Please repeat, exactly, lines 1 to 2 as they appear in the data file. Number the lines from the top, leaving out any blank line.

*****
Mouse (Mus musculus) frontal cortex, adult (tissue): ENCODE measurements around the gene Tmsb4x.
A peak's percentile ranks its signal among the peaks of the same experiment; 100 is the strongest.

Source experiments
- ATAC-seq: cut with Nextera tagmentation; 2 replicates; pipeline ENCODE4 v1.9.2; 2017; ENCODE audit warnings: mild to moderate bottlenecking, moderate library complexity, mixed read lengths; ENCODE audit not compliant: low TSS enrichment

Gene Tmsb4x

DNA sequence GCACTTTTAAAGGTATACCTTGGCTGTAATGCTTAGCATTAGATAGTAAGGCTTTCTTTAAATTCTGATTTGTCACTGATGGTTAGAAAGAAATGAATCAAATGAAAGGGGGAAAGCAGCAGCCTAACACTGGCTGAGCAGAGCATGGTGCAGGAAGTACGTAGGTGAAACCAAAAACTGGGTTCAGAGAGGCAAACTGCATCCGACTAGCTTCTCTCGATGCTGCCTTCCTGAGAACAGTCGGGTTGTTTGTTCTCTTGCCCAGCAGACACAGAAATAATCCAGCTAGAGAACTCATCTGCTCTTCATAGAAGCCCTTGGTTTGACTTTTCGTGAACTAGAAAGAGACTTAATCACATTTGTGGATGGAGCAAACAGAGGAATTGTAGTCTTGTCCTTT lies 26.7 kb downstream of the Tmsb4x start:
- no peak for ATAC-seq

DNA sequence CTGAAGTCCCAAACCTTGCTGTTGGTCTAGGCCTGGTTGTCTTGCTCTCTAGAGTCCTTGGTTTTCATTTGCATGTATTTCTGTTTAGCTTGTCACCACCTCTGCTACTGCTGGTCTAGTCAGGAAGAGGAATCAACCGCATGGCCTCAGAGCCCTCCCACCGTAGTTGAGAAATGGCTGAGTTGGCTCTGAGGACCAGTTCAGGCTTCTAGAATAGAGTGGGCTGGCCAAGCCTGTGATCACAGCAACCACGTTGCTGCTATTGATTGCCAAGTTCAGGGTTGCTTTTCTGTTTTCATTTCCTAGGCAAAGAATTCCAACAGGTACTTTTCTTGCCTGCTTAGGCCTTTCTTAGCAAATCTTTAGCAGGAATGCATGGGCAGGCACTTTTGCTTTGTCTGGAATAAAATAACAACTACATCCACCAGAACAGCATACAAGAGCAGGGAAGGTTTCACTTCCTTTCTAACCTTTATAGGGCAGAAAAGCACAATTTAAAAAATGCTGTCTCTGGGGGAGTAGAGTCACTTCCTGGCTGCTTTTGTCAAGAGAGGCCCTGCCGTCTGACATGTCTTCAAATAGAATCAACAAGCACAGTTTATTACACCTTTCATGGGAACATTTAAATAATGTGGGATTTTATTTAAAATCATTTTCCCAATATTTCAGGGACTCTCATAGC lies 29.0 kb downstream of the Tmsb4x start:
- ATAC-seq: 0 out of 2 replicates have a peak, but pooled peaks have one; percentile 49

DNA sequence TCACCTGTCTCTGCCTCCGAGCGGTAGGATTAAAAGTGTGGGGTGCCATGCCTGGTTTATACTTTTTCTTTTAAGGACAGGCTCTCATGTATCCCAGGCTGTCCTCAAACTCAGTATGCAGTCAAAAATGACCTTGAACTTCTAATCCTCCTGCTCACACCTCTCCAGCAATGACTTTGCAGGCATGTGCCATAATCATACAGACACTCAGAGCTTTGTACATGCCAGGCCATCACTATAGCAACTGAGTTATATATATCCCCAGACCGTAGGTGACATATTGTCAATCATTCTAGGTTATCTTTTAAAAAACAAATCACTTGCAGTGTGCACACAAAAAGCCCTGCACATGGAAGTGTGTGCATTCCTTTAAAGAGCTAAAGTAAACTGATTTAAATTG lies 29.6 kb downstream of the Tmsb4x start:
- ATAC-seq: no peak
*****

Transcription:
Mouse (Mus musculus) frontal cortex, adult (tissue): ENCODE measurements around the gene Tmsb4x.
A peak's percentile ranks its signal among the peaks of the same experiment; 100 is the strongest.